7. Anonymous9:47 AM

    The ability to earn a living in any creative occupation, from illustrator to writer to musician and on and on, has eroded so badly that it's hard to see any light at the end of the tunnel. This article at Salon says it all: http://www.salon.com/2011/10/13/why_branding_wont_save_the_creative_class/?source=newsletter

  8. Reading this I feel pretty fortunate--I'm not a great artist but I'm able to make a living at it, work with great people, & learn a lot. To me it feels like there are a lot of venues open to artists now that there's the internet. I'm a lucky kid.

    Thanks so much for the awesome blog. It is an excellent resource.

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  10. I was 26 in 86 and your article describes exactly how it's gone, in fact in 86 I received $5000 advance to illustrate a picture book. In 2010 I was offered $788 to illustrate 20 pages for a pre-school book...mmm and I thought I'd improved over the years! Great blog, I'll keep dropping in on this one now!

  11. Absolutely brilliant post Leif. It echoes what I and many of my colleagues have been saying for years.

    I will grant that there are more avenues of work opening up for illustration, but the fees have been on a downward slide for years and years and in fact I can recall being paid the equivalent of US $500.00 for a small interior illustration in a UK national magazine in 1984.

    Nowadays that fee would still be the same, in fact a lot of illustrators have had their editorial fees reduced, so if anything it would probably be less.

    No one that I know, including some very high profile illustrators makes anything near what Albert Dorne was earning and in fact even in the relatively halcyon 1980's the earnings of top flight UK illustrators were barely topping £100,000.00.

    I can still recall when the recession of the early nineties kicked in, my then agent laconically observing, "Adrian Chesterman has just handed back the keys to his Rolls Royce - things must be bad".

    And they were.

    And they still are.

    But hey ho - it's still a great way to make a living, albeit a modest one.

  12. At the beginning of the 20th century you pretty much had to be in or near NYC to illustrate national magazines. When I entered the business in 1980 in Dayton, Ohio the ad agency I worked for frequently hired local and some national illustrators, which by then included Hellman studios in Iowa and others beyond the east coast. The Internet has widened things to global proportions. It has flattened earnings as everyone here laments but also spread the opportunity to anyone with a computer and a dream. Likewise clients are not just global but often individuals with their own dream. I've done work for people wanting to put out their own wrapping paper, greeting cards, comics, self-help books, etc. My pay is also lower than when I worked at local ad agencies but I'm finally doing the illustration I've dreamed of doing.

  13. Anonymous3:14 PM

    finally,...someome with the courage to speak the absolute truth!,...i was a freelance illustrator for going on 30 years, and never made more than 45-50000 dollars a year,...not great but not really terrible either,...the sad truth is you really can't make much money in this field no matter how hard you work,...cause as you aptly point out,...fees haven't risen in this profession for 50 years now!,...you work, and work more,...happy to be getting work,...then it dawns on you [like it did me!] that no matter how hard you work,...you just can't get above a certain income level....[a very very few have, but i think they are very few and far between],...it's very frustrating,...and is obviously the reason why so many former illustrators are now teachers,...also spreading the big lie that you can make lots of money in this field...BULL-HOCKEY! I SAY,..THANKS FOR THE COURAGE TO TELL THE TRUTH!,..i remember my first published piece also,...so young and full of dreams of making it big,...now i realize that illustrations true golden age had long ago slipped by me before i even entered the field,...harsh words fer sure, but someone really needs to let the young kids know that this field is NOT to ever get rich, ...you can sort of eke out a living,...and also another sad fact that i've discovered, is that many many of the so-called successful illusrators of today have had to totally by-pass a normal family life,...they are single, or married with no kids,...and wife works too,...i persaonally know of MANY lonely illustrators who, in the pursuit of their illustration dreams, forgot that that's really NOT what it's all about,...and are now in their 50's and 60's very lonely people with nothing but their tear-sheets and awards to surroungd them,...i realized early on when i saw that pattern, that thst was NOT going to be me!....i may not have acheived all the fame and fortune of other illustrators,...BUT I HAVE A LIFE TOO!,...don't get sucked into THAT pit,..make another life for yourself OUTSIDE of illustration!,...you'll be much happier!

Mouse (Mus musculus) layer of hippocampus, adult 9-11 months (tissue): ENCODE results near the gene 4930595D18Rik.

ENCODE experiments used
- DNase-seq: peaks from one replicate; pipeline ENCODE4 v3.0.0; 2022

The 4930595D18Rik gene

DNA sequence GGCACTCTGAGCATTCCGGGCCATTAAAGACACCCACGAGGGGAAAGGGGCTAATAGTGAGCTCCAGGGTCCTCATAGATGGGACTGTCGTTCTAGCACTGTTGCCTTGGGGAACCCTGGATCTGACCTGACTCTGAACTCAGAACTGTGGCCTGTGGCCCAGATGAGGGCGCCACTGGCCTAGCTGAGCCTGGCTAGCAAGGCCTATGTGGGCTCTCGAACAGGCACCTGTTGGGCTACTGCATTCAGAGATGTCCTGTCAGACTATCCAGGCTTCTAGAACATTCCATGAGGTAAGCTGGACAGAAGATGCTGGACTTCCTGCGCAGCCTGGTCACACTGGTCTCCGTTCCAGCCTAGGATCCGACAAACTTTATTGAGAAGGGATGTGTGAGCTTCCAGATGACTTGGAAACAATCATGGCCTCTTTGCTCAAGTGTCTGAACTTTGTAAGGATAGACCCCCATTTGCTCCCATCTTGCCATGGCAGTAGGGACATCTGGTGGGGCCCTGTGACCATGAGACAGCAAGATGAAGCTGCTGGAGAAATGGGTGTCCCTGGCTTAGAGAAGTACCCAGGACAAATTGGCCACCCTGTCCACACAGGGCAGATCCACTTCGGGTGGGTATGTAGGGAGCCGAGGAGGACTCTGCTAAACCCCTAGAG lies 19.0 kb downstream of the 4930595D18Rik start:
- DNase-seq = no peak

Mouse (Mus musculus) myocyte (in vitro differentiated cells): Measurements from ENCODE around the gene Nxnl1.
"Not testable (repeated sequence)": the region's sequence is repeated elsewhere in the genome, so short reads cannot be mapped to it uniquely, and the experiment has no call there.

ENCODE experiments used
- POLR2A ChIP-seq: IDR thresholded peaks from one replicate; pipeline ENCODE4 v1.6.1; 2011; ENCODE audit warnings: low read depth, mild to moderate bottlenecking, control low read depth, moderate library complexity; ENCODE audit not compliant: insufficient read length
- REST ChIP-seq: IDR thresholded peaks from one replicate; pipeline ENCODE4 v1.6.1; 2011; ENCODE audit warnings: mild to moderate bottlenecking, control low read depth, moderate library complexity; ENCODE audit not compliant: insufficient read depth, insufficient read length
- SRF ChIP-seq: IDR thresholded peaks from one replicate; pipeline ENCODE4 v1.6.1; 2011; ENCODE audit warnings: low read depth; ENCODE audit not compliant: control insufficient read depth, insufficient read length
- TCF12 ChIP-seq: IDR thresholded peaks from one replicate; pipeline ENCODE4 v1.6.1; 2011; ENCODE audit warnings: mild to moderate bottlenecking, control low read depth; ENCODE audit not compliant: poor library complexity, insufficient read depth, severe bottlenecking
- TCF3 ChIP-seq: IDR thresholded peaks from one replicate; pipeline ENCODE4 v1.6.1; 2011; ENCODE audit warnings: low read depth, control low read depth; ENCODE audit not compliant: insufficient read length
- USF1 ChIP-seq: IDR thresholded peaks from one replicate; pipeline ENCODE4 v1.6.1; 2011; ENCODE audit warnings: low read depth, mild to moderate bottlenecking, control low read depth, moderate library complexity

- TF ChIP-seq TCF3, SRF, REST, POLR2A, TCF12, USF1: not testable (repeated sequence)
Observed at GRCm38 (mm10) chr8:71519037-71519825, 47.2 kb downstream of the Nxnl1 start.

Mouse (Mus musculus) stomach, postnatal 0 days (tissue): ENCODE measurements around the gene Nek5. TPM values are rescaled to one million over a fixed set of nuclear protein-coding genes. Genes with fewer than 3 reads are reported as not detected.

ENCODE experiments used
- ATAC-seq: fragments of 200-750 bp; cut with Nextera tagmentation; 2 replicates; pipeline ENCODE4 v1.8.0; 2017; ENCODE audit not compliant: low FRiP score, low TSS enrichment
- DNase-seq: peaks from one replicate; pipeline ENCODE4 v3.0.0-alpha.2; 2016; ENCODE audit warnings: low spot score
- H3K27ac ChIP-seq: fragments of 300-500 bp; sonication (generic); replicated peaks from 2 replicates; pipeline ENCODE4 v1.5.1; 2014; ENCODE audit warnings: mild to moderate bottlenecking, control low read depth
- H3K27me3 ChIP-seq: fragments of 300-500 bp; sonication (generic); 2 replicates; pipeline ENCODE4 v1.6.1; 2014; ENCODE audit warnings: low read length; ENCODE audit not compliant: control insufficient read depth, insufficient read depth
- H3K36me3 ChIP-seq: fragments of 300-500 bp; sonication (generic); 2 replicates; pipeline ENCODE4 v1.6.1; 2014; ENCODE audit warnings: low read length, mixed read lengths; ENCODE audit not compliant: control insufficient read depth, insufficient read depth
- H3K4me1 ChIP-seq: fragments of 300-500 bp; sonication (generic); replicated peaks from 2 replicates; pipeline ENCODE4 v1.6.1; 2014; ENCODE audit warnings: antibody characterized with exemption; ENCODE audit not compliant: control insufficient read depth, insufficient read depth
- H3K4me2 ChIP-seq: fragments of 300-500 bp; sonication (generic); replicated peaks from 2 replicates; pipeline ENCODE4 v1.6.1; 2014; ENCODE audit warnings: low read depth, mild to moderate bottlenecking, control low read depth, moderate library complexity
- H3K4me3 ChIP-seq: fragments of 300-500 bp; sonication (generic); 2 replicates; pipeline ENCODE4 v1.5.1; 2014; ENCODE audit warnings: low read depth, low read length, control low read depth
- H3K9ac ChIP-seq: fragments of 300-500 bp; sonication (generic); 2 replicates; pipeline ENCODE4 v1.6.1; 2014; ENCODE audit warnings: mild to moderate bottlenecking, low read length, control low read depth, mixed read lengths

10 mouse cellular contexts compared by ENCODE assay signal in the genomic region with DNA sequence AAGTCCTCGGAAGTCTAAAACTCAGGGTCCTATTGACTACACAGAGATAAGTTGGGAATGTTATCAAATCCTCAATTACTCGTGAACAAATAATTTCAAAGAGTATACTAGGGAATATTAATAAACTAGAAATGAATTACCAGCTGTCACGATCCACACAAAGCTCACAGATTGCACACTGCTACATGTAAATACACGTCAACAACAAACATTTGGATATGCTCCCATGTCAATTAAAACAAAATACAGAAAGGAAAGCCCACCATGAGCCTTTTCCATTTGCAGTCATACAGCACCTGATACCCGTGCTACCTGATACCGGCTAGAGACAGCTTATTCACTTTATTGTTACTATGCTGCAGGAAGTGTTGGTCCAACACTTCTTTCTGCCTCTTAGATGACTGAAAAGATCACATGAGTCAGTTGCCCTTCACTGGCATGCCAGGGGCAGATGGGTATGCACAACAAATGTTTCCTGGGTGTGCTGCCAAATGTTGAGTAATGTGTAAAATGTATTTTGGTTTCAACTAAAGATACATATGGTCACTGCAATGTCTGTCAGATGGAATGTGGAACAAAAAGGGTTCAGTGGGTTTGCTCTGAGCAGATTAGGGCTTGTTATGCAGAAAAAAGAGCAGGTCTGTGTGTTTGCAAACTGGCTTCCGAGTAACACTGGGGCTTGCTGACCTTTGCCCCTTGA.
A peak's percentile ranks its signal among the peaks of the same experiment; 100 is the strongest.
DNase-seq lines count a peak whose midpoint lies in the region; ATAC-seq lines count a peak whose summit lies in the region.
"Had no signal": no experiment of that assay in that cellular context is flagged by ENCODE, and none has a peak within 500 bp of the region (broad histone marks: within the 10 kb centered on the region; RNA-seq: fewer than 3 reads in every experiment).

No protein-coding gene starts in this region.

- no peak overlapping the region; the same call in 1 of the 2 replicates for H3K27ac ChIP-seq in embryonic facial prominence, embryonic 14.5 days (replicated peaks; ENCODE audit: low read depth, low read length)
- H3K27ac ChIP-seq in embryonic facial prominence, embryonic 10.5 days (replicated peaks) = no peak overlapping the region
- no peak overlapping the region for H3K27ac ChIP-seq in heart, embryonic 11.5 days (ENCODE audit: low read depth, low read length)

14. Anonymous3:35 PM

    as for the above mentioned comments,...now that i'm on facebook, and have re-connected with lots of my former class-mates and fellow illustration compatraiots,..i certainly see what he's talking about!,...hardly any still diong it,..[ i graduated in 1978,...so granted most would be retired now anyway!],..but few, if any, still doing it,..many, many bitter about their experience with the field,...and as aptly pointed out above,...many, many, single and lonely former illustrators!,...many many former illustrators now teaching,...hardly any of them ever made much money at it,...and most of the married ones had or have wives that work too,..nothing wrong with that at all,...but as you point out, back in illustrations hey-day,...a guy[or girl] could support their family on illustration fees alone,...no dual income needed....thanks for the really needed "wake-up" call!,...you can still make a moderate living as an illustrator,..but as the above poster states,...please make sure you also have other interests and an outside life,...or risk being as they state,...'BEING SURROUNDED BY YOUR AWARDS AND COB-WEBS,AND NO LIFE"